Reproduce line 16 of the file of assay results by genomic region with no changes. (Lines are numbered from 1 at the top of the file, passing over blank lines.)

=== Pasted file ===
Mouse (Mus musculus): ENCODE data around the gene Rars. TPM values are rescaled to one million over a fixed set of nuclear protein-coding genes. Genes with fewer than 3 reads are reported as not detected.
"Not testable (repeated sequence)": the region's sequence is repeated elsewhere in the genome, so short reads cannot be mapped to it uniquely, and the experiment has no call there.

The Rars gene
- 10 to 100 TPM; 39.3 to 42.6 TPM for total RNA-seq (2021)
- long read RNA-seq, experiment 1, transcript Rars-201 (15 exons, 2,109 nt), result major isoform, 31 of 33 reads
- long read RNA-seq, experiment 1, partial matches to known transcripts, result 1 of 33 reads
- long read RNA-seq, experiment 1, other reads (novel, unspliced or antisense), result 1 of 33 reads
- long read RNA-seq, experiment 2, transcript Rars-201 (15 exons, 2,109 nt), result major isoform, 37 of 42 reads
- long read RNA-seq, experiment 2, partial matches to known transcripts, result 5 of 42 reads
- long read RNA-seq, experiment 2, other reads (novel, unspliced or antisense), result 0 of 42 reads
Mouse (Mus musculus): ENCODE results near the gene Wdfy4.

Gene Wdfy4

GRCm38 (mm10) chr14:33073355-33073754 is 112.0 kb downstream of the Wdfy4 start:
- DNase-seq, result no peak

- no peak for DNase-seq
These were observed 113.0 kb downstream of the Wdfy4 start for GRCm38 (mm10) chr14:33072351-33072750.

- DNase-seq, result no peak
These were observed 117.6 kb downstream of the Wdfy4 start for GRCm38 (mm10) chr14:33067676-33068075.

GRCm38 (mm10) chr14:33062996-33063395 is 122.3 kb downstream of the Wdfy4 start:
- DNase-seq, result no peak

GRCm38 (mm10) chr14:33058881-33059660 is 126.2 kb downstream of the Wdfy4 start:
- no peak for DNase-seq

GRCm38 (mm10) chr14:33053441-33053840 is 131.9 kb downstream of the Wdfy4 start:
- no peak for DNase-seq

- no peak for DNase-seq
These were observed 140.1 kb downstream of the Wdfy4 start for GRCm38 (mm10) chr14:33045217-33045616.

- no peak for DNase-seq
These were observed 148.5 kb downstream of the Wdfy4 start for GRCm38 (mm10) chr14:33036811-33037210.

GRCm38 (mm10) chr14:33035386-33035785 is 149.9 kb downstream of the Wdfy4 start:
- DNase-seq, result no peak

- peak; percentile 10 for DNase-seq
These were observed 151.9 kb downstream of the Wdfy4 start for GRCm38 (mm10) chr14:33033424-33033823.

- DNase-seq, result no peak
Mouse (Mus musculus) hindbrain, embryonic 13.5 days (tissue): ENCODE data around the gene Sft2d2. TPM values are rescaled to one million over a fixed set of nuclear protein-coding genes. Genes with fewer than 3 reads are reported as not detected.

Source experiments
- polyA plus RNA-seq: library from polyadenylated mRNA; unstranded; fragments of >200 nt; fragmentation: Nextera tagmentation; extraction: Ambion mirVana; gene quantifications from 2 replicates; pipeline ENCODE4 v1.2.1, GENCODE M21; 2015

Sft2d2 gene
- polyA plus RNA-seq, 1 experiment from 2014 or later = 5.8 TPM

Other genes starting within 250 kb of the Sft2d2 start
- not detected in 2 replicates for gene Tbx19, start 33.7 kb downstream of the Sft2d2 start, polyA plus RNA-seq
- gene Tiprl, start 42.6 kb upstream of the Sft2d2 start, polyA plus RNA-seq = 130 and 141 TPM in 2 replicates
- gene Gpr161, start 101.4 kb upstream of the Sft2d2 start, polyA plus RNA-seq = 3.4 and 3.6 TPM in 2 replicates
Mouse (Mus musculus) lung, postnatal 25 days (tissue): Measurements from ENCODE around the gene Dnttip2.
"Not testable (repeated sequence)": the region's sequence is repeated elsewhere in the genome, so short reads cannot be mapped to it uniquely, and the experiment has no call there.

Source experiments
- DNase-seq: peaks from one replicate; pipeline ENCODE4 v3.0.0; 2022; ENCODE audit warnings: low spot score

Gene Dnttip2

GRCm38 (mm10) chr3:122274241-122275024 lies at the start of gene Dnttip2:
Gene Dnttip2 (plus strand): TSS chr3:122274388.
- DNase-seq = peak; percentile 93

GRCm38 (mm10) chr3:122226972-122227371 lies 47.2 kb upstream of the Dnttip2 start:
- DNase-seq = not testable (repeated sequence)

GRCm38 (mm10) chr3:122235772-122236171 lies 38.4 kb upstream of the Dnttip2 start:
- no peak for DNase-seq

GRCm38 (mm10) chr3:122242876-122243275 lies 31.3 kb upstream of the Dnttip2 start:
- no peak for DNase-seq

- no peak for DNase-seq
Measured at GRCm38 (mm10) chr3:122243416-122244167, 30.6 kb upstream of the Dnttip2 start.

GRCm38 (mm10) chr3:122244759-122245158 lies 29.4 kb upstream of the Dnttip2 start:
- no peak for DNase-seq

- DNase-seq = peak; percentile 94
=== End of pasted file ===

These were observed 113.0 kb downstream of the Wdfy4 start for GRCm38 (mm10) chr14:33072351-33072750.